So, the freak weather season has gotten even freakier, folks. On Sunday morning, residents in the sleepy desert town of Ain Sefra in Algeria received a cool surprise. The place which is known as the ‘Gateway to the Sahara’ played host to a weather phenomenon which has happened only twice before in the last 37 years – a snowfall in one of the hottest places on earth.
The typically red sand dunes of Ain Sefra were a vision in white earlier this week, with some areas receiving nearly 15 inches of snow.
— Reuters Top News (@Reuters) January 9, 2018
The breathtaking views were captured by both local photographers on ground and earth observation satellites. Above, you have a video released by Reuters, and below, you can see a natural-color image captured by NASA’s Landsat 8 in nadir (straight-down) close-up of the region.
Now, it’s not really uncommon for temperatures in deserts to dip during nighttime, but a snowstorm in the Sahara is a rarity. Turns out, there is a high-pressure system moving through Europe which basically led to cold air being pulled down in North Africa, ultimately leading to an unusual cold snap in the Sahara desert.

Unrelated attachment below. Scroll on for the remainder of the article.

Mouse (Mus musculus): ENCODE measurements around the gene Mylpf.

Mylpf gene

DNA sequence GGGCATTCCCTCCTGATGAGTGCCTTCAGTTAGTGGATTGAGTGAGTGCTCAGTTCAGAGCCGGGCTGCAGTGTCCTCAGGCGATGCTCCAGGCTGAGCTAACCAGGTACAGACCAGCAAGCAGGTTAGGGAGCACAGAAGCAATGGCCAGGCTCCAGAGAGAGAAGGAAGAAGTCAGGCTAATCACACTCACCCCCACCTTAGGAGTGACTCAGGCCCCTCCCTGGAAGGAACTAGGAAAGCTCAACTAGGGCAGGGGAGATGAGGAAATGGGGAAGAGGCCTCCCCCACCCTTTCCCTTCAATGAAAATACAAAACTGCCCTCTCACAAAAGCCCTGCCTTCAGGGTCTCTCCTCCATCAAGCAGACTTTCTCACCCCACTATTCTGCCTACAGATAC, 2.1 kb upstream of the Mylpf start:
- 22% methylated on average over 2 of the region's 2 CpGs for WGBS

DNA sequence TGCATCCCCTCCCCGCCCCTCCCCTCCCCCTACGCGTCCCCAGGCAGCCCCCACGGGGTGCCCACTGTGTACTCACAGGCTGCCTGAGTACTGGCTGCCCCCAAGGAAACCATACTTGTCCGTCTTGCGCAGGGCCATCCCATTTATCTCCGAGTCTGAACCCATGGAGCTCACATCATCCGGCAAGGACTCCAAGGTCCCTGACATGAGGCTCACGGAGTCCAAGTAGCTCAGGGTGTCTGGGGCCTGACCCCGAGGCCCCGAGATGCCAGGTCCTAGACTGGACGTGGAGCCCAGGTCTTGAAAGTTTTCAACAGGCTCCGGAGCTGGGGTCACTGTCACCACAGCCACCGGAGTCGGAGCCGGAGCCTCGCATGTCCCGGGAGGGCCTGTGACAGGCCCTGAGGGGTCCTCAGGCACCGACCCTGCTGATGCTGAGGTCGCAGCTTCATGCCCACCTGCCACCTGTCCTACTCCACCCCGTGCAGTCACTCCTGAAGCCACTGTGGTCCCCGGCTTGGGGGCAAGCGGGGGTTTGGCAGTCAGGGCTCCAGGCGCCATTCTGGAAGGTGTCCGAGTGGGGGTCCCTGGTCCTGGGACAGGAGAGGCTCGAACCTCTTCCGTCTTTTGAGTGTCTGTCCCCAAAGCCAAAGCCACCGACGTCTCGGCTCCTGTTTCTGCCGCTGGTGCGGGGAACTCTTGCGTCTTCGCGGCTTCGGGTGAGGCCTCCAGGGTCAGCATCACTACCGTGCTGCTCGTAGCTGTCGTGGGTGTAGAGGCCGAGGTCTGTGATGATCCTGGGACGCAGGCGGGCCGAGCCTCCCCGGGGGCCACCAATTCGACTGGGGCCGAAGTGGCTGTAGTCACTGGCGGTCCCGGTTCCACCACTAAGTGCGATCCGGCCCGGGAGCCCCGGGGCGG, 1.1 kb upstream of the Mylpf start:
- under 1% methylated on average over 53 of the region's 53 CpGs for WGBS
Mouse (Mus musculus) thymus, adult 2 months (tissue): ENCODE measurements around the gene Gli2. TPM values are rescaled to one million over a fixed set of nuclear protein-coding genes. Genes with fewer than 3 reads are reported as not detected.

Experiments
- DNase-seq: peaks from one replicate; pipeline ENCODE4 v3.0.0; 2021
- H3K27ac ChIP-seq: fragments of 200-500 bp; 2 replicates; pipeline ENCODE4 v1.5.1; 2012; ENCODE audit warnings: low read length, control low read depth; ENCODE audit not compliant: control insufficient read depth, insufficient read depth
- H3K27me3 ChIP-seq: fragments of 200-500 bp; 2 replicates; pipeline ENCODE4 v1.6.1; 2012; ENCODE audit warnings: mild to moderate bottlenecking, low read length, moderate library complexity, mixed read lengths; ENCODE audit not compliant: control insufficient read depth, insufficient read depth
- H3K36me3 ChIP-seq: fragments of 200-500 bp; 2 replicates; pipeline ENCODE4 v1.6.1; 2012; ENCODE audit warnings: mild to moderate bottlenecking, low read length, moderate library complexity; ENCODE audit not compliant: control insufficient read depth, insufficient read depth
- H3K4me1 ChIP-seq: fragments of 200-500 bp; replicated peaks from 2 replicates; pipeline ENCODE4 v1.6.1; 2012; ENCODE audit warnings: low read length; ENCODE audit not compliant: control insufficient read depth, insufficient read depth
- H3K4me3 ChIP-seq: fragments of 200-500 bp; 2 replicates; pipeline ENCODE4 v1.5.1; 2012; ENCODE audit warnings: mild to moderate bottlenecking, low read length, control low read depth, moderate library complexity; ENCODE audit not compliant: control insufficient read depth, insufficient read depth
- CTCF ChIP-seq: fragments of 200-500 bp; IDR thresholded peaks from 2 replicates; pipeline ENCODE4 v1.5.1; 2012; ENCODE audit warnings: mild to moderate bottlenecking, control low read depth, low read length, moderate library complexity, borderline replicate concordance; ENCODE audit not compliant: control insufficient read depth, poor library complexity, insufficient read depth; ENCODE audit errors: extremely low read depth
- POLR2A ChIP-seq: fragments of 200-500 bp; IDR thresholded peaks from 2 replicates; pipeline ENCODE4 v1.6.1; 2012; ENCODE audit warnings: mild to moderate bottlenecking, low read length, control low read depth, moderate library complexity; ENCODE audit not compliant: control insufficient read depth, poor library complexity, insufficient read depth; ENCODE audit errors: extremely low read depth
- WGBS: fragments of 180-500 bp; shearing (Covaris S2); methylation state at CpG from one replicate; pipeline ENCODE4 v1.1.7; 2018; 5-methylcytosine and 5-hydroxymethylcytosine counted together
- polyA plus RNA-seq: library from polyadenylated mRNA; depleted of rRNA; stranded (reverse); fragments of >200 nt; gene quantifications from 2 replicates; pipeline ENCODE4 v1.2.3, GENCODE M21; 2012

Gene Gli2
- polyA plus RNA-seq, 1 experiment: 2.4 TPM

Typically, the Sahara would have been too dry for this kind of snow. But on Sunday, the air had just the right amount of moisture for the snow to stick around. The snow, which fell early in the morning, didn’t even start melting until 5 in the evening! Check out the incredible images below:
It snowed for the first time in 40 years in the Sahara. So beautiful, snow and sand. pic.twitter.com/2t3Ja3b3qI
— michael zylstra (@Zeddie101) January 9, 2018
Algerian Sahara under snow this morning ♥ Breathtaking views pic.twitter.com/3PI6IUraI6
— Fella 🌺 فلّة (@Fella_Bentoumi) January 7, 2018
Extremely rare snow in the Sahara Desert pic.twitter.com/ZmYIK1rAUw
— Earth Daily (@EarthPixDaiIy) January 10, 2018